battery opera – [storm]
March 9-10, 2007 – 8pm
warning: adult themes/coarse language
Pre-show chat with co-artistic director Lee Su-Feh, Sat March 10, 7:15
Market Hall Performing Arts Centre: 140 Charlotte St, Peterborough
Tickets are available at the door or in advance by reservation.
Call (705) 745-1788.
$15 – $10 students/seniors/underemployed.
Created by: Lee Su-Feh and David McIntosh
Choreography and direction by: Lee Su-Feh
Original text and music by: David McIntosh
Performed by: Yannick Matthon, David McIntosh, Max Murphy, and Ron Stewart
Lighting design by: James Proudfoot
special added attraction:
music & performance with BOB’S LOUNGE
March 5 at Gordon Best Theatre
March 7 at Montreal House
Since winning the Alcan Award in 2003, battery opera’s David McIntosh and Lee Su-Feh have tossed and turned a piece originally titled Cyclops into [storm]. Refining but not taming this turbulent meditation on the aching loneliness of being human, [storm] uses archetypes drawn from man’s relationship with the sea to delineate a history of man that is at once sacred and profane, cruel and tender. [storm] locates the transformation of the ordinary into the emblematic, and the mundane into the symbolic. [storm] celebrates the power and frailty of the human body that breathes, speaks, sings, thinks, moves, dances.
[storm] is an investigation into ideas related to men at sea. It sources folk songs, folk stories, myths and legends pertaining to the ocean and taps into feelings of loneliness, longing and loss. Juxtaposing images of the ocean with ideas of personal and mythical rites of passages, it explores the relationship between fathers and sons and the role and consequences of war on the male psyche.
A literary angle on [storm]
The text in [storm] contains excerpts from the following sources: The Mabinogi (traditional Welsh stories), The story of Fionn mac Coumhaill in search of his youth (traditional Scottish/Irish story), Olalla by Robert Louis Stevenson, Homer’s Odyssey, Amos and Boris by William Steig.
Some of the additional source material includes Gericault’s painting, and studies for, The Raft of the Medusa, and various testimonies and accounts of that wreck and similar European wrecks in the 17th, 18th and 19th centuries. As well as sea shanties, whaling songs and traditional songs addressing men returning from away and the things that follow (including Ten Thousand Miles, The Death of Young Andrew, Randall’s Lament, The Carpenter’s Song, Johnny’s Gone to Hilo, Farewell to Nova Scotia.)
Other source books include:
In the Heart of the Sea by Nathanial Philbrick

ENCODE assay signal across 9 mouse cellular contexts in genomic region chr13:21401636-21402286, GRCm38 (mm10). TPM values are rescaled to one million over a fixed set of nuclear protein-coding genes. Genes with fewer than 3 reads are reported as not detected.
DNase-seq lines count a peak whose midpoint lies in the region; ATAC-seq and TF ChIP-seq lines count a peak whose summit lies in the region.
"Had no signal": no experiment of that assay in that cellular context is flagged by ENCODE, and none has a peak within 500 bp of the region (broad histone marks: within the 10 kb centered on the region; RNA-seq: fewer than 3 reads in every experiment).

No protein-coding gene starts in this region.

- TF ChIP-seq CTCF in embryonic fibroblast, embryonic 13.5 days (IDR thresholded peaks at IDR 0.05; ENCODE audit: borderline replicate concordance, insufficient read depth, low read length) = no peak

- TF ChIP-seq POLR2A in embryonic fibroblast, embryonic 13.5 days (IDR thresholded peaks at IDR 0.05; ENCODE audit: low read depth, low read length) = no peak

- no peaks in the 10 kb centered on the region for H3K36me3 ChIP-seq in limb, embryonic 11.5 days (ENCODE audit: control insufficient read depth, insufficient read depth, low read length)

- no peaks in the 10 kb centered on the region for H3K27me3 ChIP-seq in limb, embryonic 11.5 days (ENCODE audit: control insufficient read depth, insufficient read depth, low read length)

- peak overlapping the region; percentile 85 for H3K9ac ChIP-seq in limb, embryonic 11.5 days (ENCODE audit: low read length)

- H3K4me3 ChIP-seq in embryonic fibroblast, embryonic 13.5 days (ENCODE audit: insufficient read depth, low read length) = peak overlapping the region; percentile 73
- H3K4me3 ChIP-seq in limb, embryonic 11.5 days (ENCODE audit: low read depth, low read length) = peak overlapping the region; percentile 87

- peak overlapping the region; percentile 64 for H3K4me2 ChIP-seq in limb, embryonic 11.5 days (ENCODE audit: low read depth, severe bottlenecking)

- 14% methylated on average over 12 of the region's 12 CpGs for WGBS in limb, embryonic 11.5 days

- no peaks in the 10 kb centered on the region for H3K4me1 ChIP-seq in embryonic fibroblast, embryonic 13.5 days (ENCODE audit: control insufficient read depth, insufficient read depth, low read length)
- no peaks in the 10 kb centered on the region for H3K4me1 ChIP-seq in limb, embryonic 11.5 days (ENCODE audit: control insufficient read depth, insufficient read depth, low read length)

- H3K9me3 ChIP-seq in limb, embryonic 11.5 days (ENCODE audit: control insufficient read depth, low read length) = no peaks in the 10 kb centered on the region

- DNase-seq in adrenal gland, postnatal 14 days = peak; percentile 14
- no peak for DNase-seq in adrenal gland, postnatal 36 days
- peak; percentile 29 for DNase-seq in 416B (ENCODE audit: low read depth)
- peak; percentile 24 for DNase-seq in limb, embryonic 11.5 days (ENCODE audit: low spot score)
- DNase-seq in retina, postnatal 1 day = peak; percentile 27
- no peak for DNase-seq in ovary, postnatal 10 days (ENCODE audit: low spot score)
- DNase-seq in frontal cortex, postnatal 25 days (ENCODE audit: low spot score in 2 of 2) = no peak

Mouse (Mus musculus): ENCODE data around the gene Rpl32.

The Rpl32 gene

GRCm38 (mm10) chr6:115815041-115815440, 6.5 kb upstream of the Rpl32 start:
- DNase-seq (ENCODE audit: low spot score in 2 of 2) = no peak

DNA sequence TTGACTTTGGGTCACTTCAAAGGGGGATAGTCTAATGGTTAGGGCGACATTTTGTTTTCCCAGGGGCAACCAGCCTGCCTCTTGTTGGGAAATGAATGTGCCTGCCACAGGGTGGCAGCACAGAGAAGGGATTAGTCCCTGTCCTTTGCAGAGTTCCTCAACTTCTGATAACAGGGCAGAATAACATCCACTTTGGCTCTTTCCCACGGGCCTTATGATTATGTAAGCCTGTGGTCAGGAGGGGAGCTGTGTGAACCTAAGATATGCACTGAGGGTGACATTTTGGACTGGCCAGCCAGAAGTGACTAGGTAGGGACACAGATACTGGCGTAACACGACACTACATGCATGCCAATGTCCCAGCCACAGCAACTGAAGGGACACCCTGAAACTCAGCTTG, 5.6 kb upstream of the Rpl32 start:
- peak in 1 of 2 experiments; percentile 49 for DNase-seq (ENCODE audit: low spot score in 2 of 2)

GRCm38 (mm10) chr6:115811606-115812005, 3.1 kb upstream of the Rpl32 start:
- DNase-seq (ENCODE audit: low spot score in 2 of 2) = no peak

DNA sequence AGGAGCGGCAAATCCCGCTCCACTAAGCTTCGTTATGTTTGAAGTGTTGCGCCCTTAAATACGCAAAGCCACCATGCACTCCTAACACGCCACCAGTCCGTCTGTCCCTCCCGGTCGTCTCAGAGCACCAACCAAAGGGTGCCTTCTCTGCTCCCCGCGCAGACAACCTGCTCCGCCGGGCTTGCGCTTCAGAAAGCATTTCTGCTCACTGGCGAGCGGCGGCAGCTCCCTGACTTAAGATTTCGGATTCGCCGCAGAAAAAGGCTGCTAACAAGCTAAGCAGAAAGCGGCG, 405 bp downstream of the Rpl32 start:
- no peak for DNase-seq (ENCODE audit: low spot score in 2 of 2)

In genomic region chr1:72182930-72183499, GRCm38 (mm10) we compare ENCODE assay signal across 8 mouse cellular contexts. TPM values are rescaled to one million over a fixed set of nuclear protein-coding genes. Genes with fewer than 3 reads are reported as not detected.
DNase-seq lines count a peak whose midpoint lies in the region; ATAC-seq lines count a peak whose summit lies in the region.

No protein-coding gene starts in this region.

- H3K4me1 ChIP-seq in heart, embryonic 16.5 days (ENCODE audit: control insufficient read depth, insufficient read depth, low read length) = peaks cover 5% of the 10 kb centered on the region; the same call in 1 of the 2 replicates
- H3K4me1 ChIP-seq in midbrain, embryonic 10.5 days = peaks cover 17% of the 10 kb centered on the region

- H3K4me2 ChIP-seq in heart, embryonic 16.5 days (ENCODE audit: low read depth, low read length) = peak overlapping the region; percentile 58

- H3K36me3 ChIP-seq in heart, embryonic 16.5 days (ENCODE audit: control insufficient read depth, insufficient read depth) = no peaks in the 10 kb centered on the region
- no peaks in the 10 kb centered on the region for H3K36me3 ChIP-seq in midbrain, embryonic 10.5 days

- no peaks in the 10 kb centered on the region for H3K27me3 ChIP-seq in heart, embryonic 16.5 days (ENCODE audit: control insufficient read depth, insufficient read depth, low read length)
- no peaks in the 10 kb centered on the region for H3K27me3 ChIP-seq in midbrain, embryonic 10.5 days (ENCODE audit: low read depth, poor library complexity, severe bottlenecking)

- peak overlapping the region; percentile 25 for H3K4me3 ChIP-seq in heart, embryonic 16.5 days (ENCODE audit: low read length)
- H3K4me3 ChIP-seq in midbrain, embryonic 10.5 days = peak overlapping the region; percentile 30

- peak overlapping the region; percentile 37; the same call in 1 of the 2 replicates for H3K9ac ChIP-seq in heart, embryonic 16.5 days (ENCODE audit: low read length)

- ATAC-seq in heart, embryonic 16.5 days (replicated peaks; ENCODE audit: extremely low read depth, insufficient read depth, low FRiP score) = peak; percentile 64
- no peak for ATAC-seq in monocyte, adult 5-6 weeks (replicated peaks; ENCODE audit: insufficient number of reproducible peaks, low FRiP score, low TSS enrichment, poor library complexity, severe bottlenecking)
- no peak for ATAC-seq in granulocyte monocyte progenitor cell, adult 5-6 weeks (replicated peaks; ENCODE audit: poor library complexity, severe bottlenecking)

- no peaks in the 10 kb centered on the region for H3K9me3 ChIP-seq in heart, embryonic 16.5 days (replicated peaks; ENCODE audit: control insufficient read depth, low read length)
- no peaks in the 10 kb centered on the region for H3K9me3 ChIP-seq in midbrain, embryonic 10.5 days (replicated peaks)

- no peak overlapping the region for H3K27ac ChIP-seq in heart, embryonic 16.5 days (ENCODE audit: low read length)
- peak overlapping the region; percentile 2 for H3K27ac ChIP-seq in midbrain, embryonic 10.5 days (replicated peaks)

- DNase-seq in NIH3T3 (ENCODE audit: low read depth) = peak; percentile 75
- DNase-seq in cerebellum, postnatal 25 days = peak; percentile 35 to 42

Guns, Germs and Steel by Jared Diamond
Rites of Spring by Modris Eksteins
The Great War and Modern Memory by Paul Fussel
Ghosts have Warm Hands by Will R. Bird (Canada’s unappreciated Primo Levi)
The Story of a Shipwrecked Sailor by Gabriel Garcia Marquez
Treasure Island, Kidnapped, The Master of Ballantrae, Dr. Jekyl and Mr Hyde and other Tales and Fables (I went on a bit of an R.L.S. binge) by Robert Louis Stevenson.
The poems of Wilfred Owen.
Take a Class With battery opera
APPROACHING DANCE THROUGH MARTIAL ARTS
with Lee Su-Feh, co-artistic director of battery opera
Tues March 6, 7:30pm-10pm, $5
Call 745-1788 to register
This class approaches movement through martial arts principles, emphasizing the coordination of the body with the breath, while strengthening and nourishing the systems of the body. The class begins with a qigong warm-up and will proceed to use the principles and awareness gained from the qigong in an exploration of impulse, reaction, breath and spirit. Participants will develop a greater sensitivity to their bodies, learn to access deep power and move with lightness and efficiency. bonus: participants will be eligible to perform at Bob’s Lounge the following night at the Montreal House.
Go Bar-Hopping With battery opera
BOB’S LOUNGE: Love, loss and alcohol
with David McIntosh (vocals) and Max Murphy (sax)
Mon, March 5 at the Gordon Best Theatre, hosted by Cooked and Eaten. 8pm
Wed, March 8 at the Montreal House, hosted by Washboard Hank and the Gravestone Lickers. 10pm
Each Bob’s Lounge event is an examination of live performance as well as an experiment in the contexts and interactions of venue, audience, form and performer. Bob’s Lounge performs music from battery opera’s musical repertoire – music from Spektator, Cyclops and [storm] – as well as covering a wide range of songs that generally express love, longing and loneliness, while developing and experimenting with sound, performance style and emotional resonance. Instrumentation is kept to a raw minimum so that the performance remains bare and immediate. Aligning, and often contrasting, with these basic goals is an ongoing play with the tensions and expectations of a performance event. Dances are incorporated into songs, stories are told, performers invite the audience into the proscenium, interruptions are incorporated, bars become theatres, living rooms become congregations. Discussion occurs.
About battery opera
The work of battery opera is both provocative and evocative, occupying the sometimes challenging, but always engaging area between dance, theatre and performance art. Led by dancer-choreographer Lee Su-Feh and singer-writer David McIntosh, battery opera offers a view of intercultural and interdisciplinary dialogue that embraces the subversion and challenge of division and separation while celebrating the power and frailty of a human body that breathes, speaks, sings, thinks, moves, dances.